Starspots of LO Pegasi, 2006-2016
Students: Mallory Cochran, Derek Shank, Nick Sweeney (Haverford College), and Oana Vesa (Albion College)
Mentor: Robert Harmon (Department of Physics and Astronomy)
Starspots are cooler, darker regions on stellar surfaces caused by strong magnetic fields. Our project focuses on observing the changes of the starspots over time on the star LO Pegasi, a star similar to the Sun 81 light years away that has starspots on it that are much larger than sunspots on the Sun. To do this, we are measuring the star’s changes in brightness as the starspots rotate into and out of view of Earth. Studying how starspots on other stars behave will aid in better understanding sunspots on the Sun and the magnetic processes behind them.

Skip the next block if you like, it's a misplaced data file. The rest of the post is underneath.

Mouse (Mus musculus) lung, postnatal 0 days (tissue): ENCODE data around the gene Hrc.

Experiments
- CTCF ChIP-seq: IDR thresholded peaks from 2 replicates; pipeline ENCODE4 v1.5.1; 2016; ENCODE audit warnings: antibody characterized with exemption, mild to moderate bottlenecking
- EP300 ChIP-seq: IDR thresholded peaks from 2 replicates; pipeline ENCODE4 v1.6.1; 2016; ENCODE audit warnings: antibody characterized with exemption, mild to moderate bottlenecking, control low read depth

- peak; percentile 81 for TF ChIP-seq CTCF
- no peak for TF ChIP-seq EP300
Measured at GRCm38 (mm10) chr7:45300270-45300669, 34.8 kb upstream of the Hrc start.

LO Pegasi is an ultrarotator (P = 10.1538 hr) and a young solar analog about 81 light years distant that exhibits large starspots on its surface. Starspots are regions of strong magnetic field that suppress convection on stellar surfaces. This causes the spots to be cooler and darker than their surroundings. Because starspots are darker, as the star rotates, starspots come into and out of view of Earth and vary the brightness of the star. The brightness variations of LO Pegasi were measured via differential aperture photometry, and light curves were produced through the B, V, R, and I photometric passbands using a 0.35-m Meade LX600 ACF telescope and a QSI 632wsg CCD camera. Then, an indirect photometric technique was employed to map the stellar surface. We present a study of the evolution of the starspots, including long-term changes in the size of the polar spot that we infer from year-to-year changes in the average brightness of the star.